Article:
Coincidentally, it is a walk to a park that stands for Koller, the protagonist of The Cheap-Eaters, as the single most important factor leading to the discovery and facilitation of his life’s work. As our unnamed narrator, an old school friend, explains at painstaking length, his, Koller’s, chance divergence from the park that was his usual destination to another where he encountered Weller, an industrial glassmaker, and his dog was a pivotal event. A most fortunate misfortune. The dog bit Koller’s leg which in turn had to be amputated, and this injury not only provided, via a lawsuit, a guaranteed income for life, but it also caused him to happen upon the cheap-eaters when, after his release from the hospital, he stopped into the Vienna Public Kitchen, or VPK. The four regular diners welcomed him, one-legged and with crutches, into their fraternity and over time they became the subjects of what was soon to become his obsession: his so-called Physiognomy.

For years he had fraternized with the cheap-eaters and had eaten cheaply with the cheap-eaters, had eaten more cheaply with the cheap-eaters than anywhere else and actually he had never eaten both as cheaply and as well anywhere else, for in the VPK he, Koller, had always eaten cheaply and well and he had never yet been able to eat both more cheaply and better anywhere else. He said that he actually owed to the VPK nothing less than the fact that he was still alive today; nothing less actually than the fact that I still exist! he had once exclaimed in my presence, and nothing less than the fact that he had made it through so many appalling Viennese years…

More than a place to partake of the cheapest of the available cheap meals with such suitable companions, Koller credits the VPK with his bodily existence, and more critically, his very intellectual existence.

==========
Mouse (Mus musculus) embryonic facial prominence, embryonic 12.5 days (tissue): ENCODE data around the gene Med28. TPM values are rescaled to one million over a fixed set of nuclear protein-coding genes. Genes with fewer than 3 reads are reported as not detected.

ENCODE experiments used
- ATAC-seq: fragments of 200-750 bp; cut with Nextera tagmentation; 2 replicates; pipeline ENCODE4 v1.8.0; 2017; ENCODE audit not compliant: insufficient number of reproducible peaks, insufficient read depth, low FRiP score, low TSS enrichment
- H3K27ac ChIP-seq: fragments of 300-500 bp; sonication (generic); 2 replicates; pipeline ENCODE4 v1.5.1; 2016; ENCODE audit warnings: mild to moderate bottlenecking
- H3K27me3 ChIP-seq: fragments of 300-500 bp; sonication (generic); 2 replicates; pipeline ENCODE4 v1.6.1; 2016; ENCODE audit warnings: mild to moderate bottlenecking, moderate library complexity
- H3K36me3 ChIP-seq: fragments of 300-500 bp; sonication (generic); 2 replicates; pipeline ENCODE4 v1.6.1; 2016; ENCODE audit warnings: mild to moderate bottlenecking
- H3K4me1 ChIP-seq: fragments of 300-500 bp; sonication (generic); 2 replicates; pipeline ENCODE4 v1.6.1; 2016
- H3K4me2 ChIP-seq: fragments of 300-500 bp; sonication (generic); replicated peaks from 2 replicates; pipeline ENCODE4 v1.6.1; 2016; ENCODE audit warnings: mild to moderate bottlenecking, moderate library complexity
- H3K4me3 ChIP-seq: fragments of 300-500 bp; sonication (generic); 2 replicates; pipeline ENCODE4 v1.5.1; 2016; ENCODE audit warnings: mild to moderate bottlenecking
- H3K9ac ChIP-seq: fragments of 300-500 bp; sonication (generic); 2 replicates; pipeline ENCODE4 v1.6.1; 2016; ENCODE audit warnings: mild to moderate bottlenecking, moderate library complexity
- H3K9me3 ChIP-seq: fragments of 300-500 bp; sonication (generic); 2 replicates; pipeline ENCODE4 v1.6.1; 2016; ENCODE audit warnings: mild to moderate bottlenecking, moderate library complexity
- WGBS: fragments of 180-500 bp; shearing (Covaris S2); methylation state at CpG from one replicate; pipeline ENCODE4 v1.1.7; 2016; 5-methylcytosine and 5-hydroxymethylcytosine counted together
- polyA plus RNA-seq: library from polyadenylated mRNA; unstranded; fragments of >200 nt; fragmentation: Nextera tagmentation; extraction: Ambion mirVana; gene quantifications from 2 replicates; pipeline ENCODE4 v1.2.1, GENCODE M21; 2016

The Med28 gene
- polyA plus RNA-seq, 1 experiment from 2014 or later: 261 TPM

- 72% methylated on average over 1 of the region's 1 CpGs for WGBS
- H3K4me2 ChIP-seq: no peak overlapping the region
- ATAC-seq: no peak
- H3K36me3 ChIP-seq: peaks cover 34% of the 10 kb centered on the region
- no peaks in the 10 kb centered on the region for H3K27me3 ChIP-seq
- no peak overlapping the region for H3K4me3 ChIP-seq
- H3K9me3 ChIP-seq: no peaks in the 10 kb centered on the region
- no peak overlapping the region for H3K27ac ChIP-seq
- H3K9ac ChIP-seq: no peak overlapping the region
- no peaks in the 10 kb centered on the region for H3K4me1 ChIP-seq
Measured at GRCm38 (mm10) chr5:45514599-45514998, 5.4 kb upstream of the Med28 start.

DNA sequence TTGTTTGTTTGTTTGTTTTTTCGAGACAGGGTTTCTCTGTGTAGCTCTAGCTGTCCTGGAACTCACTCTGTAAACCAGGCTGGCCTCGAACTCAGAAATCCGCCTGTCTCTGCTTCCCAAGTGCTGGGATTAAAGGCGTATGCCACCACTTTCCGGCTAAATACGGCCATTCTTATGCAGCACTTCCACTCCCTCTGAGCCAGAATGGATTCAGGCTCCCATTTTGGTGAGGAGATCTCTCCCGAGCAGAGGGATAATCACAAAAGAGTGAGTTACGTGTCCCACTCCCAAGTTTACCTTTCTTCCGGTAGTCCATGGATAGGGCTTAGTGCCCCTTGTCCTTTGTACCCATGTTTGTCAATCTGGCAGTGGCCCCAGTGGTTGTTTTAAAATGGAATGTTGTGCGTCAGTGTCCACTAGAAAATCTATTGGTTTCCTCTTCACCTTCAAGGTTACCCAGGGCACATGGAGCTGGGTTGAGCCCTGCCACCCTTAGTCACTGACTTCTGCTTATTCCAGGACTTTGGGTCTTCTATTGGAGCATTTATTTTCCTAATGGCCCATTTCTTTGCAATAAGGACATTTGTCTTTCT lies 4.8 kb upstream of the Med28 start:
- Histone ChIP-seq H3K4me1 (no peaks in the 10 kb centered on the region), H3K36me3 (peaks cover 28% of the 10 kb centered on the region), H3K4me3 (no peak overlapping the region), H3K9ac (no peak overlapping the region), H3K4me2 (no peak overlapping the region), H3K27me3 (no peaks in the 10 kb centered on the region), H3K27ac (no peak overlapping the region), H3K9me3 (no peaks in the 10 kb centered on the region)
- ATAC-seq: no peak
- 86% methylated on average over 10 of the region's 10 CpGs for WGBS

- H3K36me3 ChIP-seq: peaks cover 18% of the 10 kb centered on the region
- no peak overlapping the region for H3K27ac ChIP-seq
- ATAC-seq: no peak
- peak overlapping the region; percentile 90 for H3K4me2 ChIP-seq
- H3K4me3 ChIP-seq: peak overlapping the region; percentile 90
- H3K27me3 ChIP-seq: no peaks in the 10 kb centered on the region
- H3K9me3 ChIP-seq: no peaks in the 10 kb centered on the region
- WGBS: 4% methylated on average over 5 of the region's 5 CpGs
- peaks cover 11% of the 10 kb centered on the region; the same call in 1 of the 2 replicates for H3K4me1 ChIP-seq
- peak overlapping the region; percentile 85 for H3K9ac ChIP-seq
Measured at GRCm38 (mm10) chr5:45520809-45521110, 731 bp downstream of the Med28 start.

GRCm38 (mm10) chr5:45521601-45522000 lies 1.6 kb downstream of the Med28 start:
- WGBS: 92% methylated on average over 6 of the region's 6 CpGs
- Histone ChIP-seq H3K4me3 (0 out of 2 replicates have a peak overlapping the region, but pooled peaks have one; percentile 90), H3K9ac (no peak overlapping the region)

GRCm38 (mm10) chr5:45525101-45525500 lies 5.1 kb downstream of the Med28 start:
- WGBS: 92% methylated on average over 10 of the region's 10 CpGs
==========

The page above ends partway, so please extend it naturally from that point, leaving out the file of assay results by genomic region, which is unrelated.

At the point in time when our narrator is winding and unwinding his long-winded account of his somewhat repellent and yet somehow appealing friend, this friend, Koller, has already devoted himself to his particular studies for sixteen years. He is now, he says, ready to begin to unveil his findings. It is, of course, perfectly fitting that a Bernhardian hero should be consumed with an appropriately outdated pseudoscience like physiognomy, the supposed practice of determining a person’s personality from their external appearance, especially facial characteristics. Koller speaks of his Physiognomy with reverence; he approaches it, as one would expect, from the altitude of his superior intellectual energies, devoting his full attention to understanding it through careful study of his constant dining companions.

If The Cheap-Eaters purports itself to be a novel about the four men who gather together, with Koller, to eat cheaply at the VPK, it is, yet it is more explicitly an expose of Koller’s own eccentricities as recounted by a narrator whose own attraction to his subject is as curious and questionable as Koller himself. And given the way our one-legged hero is portrayed, one might even suggest that the cheap-eaters who so dominate his thoughts are remarkably normal by comparison. But then, this is Bernhard and would one expect anything less?